The paintings and sculpture on display at Eden at once epitomize her layered, intricate style while taking on a new subject matter: the real. Kejriwal's work demonstrates a shift from the fantastical fiction of the jungle to paintings that depict street scenes from Kolkata, reflecting Kejriwal's personal observations as she studies her native city. She explores the details of the streets' realities, covering her canvas with many overlapping focal points, playing with the viewer's ability to distinguish object from person, and allowing the familiar and the unfamiliar to coexist and blur.

Suhasini Kejriwal, Eden IV, 2012, acrylic on canvas, 183 x 305 cm.

Suhasini Kejriwal, The Thinker, 2013, acrylic on canvas, 60 x 48".

Referencing art history in her work

Kejriwal enjoys referencing art history in her pieces, a reflection of her education. In doing so, she adds to the many layers of detail that comprise her work. The title of her Spring 2014 solo show Eden, for example, is both a biblical reference as well as one to Kolkata's cricket grounds. She may also be referencing her own prior works, many of which handled beautiful foliage and jungles with dark details lurking through the colors. She describes this conversation her work has with other artists quite natural to painting, and seems to enjoy engaging in it.

View of Exhibition Eden at Nature Morte, New Delhi

Use of extreme detail, strong colors, and lines

From her sculpture to her paintings, Suhasini Kejriwal's work allows the eye to feast on detail, presenting many parts that together create a whole. She gives her viewers little respite, requiring the observer to move from one overlapping detail to the next.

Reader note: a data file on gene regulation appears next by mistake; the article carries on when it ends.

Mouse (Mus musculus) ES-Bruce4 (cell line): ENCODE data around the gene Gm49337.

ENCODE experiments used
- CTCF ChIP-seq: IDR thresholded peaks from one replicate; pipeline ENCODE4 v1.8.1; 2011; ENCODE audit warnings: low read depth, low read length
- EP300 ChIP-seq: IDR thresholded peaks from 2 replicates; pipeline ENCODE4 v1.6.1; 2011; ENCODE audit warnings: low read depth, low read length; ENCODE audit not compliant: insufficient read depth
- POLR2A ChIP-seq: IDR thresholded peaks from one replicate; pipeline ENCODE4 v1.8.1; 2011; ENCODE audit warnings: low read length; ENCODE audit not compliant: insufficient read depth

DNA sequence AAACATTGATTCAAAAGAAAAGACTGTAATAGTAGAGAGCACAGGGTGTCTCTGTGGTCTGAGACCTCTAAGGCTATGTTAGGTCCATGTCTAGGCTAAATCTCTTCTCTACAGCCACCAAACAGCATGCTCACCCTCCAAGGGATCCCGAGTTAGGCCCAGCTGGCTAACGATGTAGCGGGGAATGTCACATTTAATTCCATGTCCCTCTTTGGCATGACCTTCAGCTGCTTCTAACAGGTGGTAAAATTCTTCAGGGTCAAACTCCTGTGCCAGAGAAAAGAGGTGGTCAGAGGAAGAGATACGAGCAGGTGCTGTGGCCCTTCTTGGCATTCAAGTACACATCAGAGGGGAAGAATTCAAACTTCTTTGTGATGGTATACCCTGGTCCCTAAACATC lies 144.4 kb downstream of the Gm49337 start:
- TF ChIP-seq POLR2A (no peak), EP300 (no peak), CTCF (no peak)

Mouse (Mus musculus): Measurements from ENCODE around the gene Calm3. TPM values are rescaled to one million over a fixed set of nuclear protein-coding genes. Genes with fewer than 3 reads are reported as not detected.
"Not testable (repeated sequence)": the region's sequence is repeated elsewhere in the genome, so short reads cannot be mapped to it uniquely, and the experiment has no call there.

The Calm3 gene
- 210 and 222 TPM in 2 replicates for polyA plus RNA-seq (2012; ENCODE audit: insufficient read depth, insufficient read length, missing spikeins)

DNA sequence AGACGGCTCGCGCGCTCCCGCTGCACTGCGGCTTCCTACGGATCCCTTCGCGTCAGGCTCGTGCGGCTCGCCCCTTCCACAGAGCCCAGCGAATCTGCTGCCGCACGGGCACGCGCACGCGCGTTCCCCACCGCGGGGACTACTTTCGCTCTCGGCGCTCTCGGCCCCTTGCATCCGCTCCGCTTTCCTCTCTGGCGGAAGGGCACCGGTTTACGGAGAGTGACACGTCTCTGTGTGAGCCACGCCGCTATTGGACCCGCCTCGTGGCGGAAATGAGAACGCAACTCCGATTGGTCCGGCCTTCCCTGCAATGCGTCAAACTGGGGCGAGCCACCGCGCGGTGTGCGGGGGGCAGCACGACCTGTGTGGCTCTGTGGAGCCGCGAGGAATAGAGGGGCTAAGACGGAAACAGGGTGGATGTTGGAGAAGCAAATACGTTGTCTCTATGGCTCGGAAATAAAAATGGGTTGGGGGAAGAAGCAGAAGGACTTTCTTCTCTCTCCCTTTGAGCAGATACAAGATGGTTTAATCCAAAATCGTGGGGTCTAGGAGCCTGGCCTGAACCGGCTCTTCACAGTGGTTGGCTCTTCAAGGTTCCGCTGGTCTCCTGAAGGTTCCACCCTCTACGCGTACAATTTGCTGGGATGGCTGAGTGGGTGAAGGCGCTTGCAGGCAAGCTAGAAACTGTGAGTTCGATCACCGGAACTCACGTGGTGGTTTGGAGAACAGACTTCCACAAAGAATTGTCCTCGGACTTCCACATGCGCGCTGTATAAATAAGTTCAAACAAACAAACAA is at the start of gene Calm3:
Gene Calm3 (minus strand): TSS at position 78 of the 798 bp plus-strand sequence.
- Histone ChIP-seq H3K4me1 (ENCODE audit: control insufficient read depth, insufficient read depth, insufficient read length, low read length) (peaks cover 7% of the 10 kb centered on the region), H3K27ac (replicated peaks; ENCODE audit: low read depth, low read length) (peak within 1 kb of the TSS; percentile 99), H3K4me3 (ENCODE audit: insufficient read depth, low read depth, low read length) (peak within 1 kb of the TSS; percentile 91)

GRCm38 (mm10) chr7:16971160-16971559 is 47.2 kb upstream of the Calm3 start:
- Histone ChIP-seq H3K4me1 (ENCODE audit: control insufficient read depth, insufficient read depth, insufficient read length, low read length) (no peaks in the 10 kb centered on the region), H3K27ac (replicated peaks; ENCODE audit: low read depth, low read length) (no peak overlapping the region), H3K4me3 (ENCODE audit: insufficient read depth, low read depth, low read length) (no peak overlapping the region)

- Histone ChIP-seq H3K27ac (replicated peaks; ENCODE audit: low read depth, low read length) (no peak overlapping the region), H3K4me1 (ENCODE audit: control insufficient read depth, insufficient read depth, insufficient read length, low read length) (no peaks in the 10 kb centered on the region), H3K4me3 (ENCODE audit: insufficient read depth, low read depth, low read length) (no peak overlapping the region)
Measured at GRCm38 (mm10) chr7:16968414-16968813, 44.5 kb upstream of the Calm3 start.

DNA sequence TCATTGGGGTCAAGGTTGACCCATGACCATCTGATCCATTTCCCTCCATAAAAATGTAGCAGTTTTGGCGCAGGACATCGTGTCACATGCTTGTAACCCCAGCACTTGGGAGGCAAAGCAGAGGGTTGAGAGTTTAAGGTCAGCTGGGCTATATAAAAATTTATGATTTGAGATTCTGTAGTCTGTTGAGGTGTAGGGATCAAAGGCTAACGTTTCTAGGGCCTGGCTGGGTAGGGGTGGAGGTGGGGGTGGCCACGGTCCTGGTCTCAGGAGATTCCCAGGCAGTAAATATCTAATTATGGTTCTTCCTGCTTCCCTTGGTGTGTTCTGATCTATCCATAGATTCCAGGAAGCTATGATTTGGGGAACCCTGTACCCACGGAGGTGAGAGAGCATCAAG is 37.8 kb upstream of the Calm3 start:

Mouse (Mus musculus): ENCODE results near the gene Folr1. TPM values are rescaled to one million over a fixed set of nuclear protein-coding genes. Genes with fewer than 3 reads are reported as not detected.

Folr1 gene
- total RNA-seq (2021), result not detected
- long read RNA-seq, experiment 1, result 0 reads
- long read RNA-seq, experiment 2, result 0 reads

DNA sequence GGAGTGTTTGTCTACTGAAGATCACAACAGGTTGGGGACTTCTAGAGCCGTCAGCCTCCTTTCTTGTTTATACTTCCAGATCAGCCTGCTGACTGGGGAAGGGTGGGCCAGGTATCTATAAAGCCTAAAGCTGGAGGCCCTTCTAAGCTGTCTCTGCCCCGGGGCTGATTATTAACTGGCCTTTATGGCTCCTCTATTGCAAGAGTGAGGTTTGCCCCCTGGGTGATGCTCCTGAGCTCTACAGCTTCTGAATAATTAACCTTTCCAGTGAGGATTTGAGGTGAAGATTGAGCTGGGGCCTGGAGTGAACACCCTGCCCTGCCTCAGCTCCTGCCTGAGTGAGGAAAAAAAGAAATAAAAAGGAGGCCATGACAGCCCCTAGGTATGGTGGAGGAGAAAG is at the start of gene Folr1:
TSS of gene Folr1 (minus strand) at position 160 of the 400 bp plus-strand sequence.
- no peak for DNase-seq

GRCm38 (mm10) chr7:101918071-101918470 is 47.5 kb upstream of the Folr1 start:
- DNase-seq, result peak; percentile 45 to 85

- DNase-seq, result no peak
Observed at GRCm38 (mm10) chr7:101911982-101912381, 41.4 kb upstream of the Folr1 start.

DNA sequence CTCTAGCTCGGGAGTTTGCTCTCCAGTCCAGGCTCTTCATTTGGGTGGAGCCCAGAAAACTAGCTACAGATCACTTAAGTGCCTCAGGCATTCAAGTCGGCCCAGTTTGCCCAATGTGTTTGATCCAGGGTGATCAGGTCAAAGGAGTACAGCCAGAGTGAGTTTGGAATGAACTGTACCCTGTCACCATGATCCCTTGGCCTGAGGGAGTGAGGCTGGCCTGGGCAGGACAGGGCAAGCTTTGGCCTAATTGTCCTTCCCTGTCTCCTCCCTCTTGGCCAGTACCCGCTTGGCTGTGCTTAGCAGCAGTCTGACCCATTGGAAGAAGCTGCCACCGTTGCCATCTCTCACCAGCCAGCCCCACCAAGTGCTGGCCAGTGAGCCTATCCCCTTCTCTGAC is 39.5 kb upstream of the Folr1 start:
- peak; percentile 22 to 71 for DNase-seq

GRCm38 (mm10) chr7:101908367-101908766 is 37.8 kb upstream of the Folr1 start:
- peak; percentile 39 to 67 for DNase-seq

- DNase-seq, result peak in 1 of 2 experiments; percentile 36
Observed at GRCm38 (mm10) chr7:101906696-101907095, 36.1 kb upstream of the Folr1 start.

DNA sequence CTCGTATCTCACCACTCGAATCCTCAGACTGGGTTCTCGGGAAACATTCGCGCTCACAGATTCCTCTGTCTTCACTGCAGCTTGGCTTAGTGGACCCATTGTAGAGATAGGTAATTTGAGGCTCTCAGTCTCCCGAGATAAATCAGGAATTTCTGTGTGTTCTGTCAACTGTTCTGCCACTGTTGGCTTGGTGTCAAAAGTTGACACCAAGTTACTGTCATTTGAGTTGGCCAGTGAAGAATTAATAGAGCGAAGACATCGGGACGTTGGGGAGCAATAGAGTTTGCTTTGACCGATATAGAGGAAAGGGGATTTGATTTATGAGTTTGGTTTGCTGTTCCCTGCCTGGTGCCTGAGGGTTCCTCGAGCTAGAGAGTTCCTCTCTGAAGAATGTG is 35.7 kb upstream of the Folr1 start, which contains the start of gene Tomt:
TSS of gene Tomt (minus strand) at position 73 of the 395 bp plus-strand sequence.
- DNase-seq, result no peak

When she works in color, she uses a bright and broad palate, as in the bright pinks and blues in her 2007 untitled series of jungle reptiles and birds. Even in her more recent work Home, which does not use color so liberally, the viewer's eye jumps from a child's blue towel draped over his shoulder to the bright green upholstery covers of a bicycle rickshaw to torn, red streaks of an old advertisement on a wall. When she works in black and white, she uses lines and details to carry the viewer to various points on the canvas, as with her use of the filigree line to depict intertwining foliage in her 2006 untitled piece, as well as the variety of shapes and lines in her more recent 2010 untitled piece depicting a man and a boy in a cigarette shop.

Suhasini Kejriwal, Home, 2013, acrylic on canvas, 60 x 48".

Sculpture as a new medium

While Kejriwal earned her MFA in London, she began experimenting with sculpture. Early sculptures include cacti of mixed media, with budding flowers, clusters of needles, and colorful leaves, as well as a fiberglass, wire, and resin sculpture of a pink flower and a flat leaf. Sculpture is now part of her repertoire and is often layered and quite detailed. Her recent exhibition Eden in New Delhi displayed a sculpture as its central work: a fiberglass pyramid with a base of discarded consumer goods such as sandals and cheap bricks, a center of fruits and vegetables resembling a vegetable cart in a market, and an apex made of children's toys. Titled Monument, the 8-foot sculpture seems epitomize many of Kejriwal's themes: it references the other paintings in the room, it connects each painting to itself because of its subject matter, and ties together many parts in a continuous line upwards.

Suhasini Kejriwal, Monument, 2014, fibreglass and acrylic paint, dimensions variable.